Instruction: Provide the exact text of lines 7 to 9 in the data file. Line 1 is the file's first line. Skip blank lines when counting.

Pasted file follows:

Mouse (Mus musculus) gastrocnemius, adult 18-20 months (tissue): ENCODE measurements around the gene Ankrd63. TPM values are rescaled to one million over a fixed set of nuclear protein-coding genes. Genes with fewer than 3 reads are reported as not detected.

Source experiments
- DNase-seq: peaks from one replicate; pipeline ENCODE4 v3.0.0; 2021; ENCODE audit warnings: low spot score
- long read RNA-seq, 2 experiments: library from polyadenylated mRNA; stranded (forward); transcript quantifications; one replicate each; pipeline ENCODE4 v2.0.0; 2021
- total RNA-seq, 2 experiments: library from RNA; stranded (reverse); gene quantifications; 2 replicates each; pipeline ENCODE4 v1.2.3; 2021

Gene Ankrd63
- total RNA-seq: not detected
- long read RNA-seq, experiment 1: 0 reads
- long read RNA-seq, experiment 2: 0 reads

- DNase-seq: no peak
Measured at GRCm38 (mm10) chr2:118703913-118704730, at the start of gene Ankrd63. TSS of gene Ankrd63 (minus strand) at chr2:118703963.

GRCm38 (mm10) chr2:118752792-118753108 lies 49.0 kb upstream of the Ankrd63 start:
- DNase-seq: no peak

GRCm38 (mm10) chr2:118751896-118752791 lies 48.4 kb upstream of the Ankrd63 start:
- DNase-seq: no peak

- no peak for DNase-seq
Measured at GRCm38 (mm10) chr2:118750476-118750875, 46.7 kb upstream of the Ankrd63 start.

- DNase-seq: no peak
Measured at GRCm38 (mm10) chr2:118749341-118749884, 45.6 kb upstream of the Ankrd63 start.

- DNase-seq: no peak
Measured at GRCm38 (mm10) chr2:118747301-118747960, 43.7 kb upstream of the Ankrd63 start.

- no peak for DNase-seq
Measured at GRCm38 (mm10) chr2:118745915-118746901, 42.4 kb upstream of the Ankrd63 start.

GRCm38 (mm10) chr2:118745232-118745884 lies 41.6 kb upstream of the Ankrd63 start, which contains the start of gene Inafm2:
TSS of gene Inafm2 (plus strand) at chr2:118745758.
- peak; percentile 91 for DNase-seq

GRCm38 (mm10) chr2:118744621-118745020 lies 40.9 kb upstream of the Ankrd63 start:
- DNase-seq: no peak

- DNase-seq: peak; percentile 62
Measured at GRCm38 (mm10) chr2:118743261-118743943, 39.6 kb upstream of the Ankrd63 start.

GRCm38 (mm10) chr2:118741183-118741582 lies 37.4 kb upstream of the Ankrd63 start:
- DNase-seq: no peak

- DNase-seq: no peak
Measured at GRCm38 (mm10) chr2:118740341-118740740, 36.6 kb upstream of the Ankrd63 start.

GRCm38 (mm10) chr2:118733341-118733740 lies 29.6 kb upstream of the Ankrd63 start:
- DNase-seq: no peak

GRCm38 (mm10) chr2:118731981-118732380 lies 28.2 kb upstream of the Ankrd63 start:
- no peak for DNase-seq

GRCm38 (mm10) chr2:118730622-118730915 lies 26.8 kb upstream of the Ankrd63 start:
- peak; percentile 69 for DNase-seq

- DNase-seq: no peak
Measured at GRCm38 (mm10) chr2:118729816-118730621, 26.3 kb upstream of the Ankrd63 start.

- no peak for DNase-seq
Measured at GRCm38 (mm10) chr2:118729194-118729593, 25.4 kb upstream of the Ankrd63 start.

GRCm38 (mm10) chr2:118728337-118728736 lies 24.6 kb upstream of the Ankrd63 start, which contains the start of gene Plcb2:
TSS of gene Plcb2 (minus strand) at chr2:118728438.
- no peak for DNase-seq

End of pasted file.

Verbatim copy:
- total RNA-seq: not detected
- long read RNA-seq, experiment 1: 0 reads
- long read RNA-seq, experiment 2: 0 reads